To eat or not to eat meat is a personal choice
The BJP government is losing all sense of balance in governance. “Modi ko matdan, gai ko jeevadan” (Vote for Modi, give life to the cow) was one of the BJP slogans during last year’s general election. Devendra Fadnavis, who benefited from the slogan and became Chief Minister of Maharashtra, made a new law under which any one selling or possessing beef can be jailed for five years and fined Rs. 10,000.
A protest in Mumbai against the meat ban for four days during Paryushan (Photo: IANS)
Cow slaughter had already been banned in the State under the Maharashtra Animal Preservation Act, 1976. The BJP-Shiv Sena government in 1995 passed a Bill amending the Animal Preservation Act to prohibit slaughter of bulls and bullocks which was previously allowed on the basis of a “Fit for slaughter” certificate. Finding it was detrimental to farmers, the then President of India withheld assent.
Fadnavis dusted the two decades old Bill and got Pranab Mukherjee to sign on the dotted line and made it a law in March. The law has severely affected the livelihood of butchers, majority of them Muslims, and deprived poor sections, especially Dalits, of cheap source of proteins. It also saw a spurt in suicides by farmers smarting under deficient monsoon and cannot sell their ageing cows and bullocks which they can ill afford to feed.
Old and infirm cattle ready for slaughter fetches about Rs. 25,000 per head. It is like rubbing salt on the wounds of our struggling farmers, who will not be able to afford fodder and water for useless cattle.
Meanwhile, the Mumbai Municipal Corporation and the neighbouring Mira-Bhayander Municipal Corporation wanted to ban meat and chicken during Paryushan, observed by Jains, overruling protests by Shiv Sena, BJP’s ally in the civic bodies.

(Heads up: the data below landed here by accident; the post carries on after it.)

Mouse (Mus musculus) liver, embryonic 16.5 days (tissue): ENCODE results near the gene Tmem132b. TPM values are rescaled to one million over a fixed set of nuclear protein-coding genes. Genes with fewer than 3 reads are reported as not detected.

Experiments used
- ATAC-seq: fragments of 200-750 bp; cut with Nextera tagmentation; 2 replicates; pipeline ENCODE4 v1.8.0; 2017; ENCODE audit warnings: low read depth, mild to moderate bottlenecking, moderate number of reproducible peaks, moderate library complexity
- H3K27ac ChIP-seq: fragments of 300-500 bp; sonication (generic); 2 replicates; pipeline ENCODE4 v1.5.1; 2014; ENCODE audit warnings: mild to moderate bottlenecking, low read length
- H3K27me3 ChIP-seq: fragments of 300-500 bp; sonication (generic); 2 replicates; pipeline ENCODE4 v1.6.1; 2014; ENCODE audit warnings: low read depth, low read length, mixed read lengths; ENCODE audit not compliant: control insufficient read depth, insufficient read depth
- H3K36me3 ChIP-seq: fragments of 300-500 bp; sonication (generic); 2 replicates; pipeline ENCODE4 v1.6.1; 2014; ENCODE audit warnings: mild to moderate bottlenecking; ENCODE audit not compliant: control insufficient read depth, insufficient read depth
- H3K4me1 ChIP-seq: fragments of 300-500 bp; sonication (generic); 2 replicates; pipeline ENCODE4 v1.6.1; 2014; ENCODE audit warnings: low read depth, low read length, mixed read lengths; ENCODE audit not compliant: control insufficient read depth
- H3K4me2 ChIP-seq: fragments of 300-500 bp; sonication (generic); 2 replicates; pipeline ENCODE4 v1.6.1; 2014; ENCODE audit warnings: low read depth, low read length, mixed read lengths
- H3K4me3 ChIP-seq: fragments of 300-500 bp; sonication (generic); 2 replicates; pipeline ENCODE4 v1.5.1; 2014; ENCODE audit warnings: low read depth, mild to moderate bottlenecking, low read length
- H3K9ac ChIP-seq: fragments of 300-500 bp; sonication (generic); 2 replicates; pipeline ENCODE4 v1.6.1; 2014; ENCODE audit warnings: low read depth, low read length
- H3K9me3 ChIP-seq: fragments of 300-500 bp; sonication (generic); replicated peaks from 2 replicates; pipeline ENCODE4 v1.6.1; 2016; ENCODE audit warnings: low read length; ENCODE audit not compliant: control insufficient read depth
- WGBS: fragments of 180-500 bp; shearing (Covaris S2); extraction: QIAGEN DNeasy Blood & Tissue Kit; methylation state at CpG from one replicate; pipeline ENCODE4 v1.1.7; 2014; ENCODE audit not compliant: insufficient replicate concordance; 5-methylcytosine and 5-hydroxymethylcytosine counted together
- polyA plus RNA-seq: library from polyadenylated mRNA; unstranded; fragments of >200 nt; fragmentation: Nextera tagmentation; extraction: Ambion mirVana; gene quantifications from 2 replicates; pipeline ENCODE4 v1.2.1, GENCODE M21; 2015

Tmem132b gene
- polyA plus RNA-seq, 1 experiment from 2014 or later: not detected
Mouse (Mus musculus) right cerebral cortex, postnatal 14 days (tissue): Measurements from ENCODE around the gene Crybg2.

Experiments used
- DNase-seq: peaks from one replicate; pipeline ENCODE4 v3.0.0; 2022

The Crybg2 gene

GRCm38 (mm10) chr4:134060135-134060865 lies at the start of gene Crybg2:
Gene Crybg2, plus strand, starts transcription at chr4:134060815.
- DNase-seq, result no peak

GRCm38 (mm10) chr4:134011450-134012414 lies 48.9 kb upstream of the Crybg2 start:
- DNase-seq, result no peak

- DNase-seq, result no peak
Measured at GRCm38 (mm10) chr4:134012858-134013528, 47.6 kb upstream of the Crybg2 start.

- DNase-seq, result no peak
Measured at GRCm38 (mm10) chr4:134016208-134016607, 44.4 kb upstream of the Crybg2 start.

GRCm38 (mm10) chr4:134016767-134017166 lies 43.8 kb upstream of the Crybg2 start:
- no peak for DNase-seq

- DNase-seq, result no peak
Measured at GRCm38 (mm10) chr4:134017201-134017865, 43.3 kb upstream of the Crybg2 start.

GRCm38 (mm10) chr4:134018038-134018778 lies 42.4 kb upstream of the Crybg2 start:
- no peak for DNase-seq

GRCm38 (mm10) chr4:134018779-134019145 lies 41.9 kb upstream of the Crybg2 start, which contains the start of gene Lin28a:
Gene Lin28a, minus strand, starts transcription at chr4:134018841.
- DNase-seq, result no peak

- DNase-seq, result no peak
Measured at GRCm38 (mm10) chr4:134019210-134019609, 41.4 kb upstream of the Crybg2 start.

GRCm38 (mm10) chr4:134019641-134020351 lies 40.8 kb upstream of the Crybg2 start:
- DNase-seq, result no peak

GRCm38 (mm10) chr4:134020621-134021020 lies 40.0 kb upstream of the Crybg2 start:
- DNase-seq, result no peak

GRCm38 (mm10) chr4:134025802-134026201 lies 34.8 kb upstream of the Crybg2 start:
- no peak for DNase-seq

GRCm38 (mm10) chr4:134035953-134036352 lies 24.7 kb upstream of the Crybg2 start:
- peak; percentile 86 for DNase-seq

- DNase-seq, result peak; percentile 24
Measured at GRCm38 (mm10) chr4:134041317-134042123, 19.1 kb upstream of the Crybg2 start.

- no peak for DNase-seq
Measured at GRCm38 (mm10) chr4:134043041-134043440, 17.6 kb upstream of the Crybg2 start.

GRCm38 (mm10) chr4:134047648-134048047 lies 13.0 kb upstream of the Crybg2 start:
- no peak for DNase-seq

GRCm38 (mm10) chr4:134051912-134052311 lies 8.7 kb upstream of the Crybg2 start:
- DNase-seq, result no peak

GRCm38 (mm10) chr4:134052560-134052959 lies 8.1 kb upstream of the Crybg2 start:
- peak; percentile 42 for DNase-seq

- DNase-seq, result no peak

The BJP ruled States of Madhya Pradesh, Rajasthan, Chhattisgarh, Gujarat and Haryana followed suit. In Jammu and Kashmir where the BJP shares power with the PDP, the High Court gave new life to a 1932 law banning cow slaughter introduced by Maharaja Hari Singh but observed more in the breach by directing the government to enforce it strictly.
In a secular democracy, the dietary choices of all citizens should be respected and not left to the State to dictate. The BJP government is using the issue of banning meat of certain animals as a divisive tool to drive a wedge between religious communities without taking into consideration the economic and social cost.
Fish is exempted from the ban because the BJP does not want to disturb the fisher vote bank. When ban on cow slaughter came into effect in 1976, beef eaters in Maharashtra switched to buffalo meat.
Until the MAP (Amendment) law came into effect in March, the Deonar Abattoir in Bombay was slaughtering 400 to 500 bullocks and buffaloes a day, paying a fee of Rs. 20 per animal to the government.
India is the second largest exporter of beef in the world and Maharashtra is one of the three main beef producing States in the country. Banning slaughter of buffaloes and bullocks has led to a steep rise in price of mutton. Where is Narendra Modi’s minimum government?
Google says not allowing ads promoting online gambling in India
Bihar Congress demands rollback of liquor ban in state
'AAP only option to defeat corruption, Delhi voters showed it'
Extreme heat waves may break human survivability limit in India
Blume Ventures Raises over $250 Million in Its Largest-Ever Fund